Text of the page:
KINGSTON, ON, Jan. 13, 2015 /CNW/ - National Research Council of Canada (NRC) has granted KalGene Pharmaceuticals an exclusive worldwide license for a therapeutic molecule against Alzheimer's disease. As life expectancy rises worldwide, Alzheimer's is becoming an increasingly lethal disease, placing enormous strain on caregivers and healthcare systems. With over 500,000 patients in Canada alone, the current cost of dementia care is over $15 billion dollars a year; as the baby boomer generation ages, costs are expected to rise to over $150 billion annually by 2038.
The therapeutic molecule licensed to KalGene Pharmaceuticals, targets amyloid beta plaques, which are abnormal clusters of protein fragments that build up between brain nerve cells. These clusters are considered prime suspects in the development and progression of Alzheimer's disease.
Getting the molecule past the blood-brain barrier to the site of disease is crucial. To accomplish this, the molecule will be coupled with NRC's carrier antibodies, which act like Trojan horses to shuttle the molecule past the barrier and into the brain. Once inside, the molecule binds to amyloid beta and prevents it from aggregating into clumps; it is then cleared from the brain, taking with it the harmful deposits.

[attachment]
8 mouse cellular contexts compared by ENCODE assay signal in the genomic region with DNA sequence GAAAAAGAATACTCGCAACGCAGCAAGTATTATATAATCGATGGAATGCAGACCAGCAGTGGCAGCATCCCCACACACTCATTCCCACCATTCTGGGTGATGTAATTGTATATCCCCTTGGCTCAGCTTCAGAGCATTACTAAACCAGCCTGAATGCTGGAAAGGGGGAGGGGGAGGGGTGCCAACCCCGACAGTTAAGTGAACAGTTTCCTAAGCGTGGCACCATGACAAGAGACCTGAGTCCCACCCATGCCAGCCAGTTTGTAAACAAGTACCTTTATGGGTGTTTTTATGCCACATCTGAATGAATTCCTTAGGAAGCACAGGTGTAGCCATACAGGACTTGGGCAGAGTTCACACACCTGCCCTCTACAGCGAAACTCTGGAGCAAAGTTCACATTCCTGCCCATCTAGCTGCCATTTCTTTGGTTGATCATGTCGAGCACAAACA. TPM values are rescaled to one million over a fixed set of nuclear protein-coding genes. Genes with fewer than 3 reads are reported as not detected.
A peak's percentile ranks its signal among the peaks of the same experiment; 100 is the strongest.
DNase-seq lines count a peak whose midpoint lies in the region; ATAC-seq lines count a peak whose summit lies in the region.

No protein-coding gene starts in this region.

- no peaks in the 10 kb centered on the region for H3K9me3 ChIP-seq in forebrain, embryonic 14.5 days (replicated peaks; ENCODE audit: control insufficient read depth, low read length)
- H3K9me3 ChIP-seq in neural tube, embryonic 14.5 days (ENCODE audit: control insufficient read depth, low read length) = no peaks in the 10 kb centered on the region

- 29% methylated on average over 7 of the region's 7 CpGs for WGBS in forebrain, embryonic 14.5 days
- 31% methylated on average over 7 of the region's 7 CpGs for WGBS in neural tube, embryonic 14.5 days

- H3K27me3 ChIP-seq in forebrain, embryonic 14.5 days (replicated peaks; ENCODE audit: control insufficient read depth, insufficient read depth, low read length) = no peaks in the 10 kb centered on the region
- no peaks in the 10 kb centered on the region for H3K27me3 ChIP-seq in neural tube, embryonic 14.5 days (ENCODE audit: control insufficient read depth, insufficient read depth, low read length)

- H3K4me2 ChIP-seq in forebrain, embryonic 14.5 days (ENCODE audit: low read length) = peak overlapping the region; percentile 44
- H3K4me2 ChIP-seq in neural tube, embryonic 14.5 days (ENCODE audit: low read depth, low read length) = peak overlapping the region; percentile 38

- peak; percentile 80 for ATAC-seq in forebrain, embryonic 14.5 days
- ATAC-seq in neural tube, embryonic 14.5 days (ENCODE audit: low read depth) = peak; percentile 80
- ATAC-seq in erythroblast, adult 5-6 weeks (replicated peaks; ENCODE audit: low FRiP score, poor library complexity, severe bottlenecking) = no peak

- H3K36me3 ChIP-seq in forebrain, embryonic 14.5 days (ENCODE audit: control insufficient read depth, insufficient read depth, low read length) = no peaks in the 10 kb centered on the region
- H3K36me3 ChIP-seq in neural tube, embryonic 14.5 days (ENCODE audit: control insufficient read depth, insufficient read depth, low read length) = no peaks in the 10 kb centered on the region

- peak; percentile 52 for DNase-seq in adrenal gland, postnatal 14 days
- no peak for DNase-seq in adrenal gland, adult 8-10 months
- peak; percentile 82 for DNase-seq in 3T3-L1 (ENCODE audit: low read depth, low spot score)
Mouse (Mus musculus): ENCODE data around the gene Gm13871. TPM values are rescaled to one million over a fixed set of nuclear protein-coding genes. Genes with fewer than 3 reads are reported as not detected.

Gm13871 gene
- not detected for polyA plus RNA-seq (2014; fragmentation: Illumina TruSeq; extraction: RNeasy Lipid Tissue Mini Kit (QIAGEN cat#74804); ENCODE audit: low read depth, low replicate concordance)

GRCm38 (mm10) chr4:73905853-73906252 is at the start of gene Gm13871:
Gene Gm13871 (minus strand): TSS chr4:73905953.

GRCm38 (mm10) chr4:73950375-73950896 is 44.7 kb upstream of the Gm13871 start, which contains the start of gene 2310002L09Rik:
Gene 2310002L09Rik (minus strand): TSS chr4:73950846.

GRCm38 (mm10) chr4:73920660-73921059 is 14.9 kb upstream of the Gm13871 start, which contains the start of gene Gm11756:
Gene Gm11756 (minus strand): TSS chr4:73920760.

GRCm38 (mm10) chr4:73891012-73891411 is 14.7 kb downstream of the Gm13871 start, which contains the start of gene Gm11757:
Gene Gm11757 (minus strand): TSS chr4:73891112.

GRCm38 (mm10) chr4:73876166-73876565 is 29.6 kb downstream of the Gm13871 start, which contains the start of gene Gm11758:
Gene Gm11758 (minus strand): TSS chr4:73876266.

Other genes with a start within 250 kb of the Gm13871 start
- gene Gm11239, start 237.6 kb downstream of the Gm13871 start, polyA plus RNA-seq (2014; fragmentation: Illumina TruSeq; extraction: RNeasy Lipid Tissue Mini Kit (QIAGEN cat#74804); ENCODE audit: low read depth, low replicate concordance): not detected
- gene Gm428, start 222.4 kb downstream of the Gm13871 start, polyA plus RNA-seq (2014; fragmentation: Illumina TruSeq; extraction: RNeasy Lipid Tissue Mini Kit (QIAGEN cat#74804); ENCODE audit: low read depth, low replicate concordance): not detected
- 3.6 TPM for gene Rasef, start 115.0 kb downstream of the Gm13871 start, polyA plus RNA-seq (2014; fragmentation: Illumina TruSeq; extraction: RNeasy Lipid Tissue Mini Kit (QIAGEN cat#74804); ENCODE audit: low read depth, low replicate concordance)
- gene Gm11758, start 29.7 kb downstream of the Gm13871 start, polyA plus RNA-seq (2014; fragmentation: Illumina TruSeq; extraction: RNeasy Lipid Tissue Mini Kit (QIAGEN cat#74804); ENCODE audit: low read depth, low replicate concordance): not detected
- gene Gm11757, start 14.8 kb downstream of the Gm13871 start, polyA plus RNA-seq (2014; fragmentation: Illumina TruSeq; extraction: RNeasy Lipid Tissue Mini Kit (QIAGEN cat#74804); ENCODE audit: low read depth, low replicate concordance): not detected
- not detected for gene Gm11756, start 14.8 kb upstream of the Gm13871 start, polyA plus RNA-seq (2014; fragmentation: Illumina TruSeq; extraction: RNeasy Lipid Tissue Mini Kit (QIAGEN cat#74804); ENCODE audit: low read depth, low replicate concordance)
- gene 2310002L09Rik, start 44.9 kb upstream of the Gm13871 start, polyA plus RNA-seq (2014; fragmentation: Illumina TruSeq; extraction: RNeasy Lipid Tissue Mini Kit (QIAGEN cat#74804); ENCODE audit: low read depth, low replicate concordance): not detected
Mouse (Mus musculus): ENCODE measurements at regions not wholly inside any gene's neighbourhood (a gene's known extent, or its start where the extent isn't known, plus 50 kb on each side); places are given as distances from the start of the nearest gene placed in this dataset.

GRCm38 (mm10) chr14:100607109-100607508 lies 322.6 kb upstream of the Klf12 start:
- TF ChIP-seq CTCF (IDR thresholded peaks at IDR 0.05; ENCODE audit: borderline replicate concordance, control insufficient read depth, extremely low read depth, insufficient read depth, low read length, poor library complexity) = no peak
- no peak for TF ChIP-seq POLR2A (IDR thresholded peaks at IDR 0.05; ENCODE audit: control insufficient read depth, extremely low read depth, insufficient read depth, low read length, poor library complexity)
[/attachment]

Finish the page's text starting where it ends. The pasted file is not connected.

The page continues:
"We believe that NRC's molecule, coupled with their carriers, could enable the development of a disease modifying drug to fight Alzheimer's," says KalGene CEO, Dr. T. Nathan Yoganathan. The conjugated therapy has already shown promising results in Alzheimer's disease models. KalGene will continue advancing the treatment through preclinical testing toward testing in patients.
"We are committed to co-developing new treatments with NRC against diseases that have traditionally been difficult to treat," says Dr. Yoganathan. "This license agreement brings new treatments one step closer to people living with Alzheimer's."
Development of Alzheimer's therapies requires reliable identification of early stage disease. KalGene is collaborating with the Centre for Imaging Technology Commercialization (CIMTEC) and the Montreal Neurological Institute at McGill University to access the most advanced diagnostic techniques.
"Validating this new Canadian-developed Alzheimer's therapy with the best imaging technology available will be an exciting development for clinicians who must manage this disease today without effective treatments," says McGill neurologist Dr. Rosa-Neto MD, Ph.D.
For further information: Dr. T. Nathan Yoganathan, firstname.lastname@example.org, 1-613-770-2638, KalGene Pharmaceuticals Inc., Innovation Park at Queen's University, Kingston, Ontario, Canada.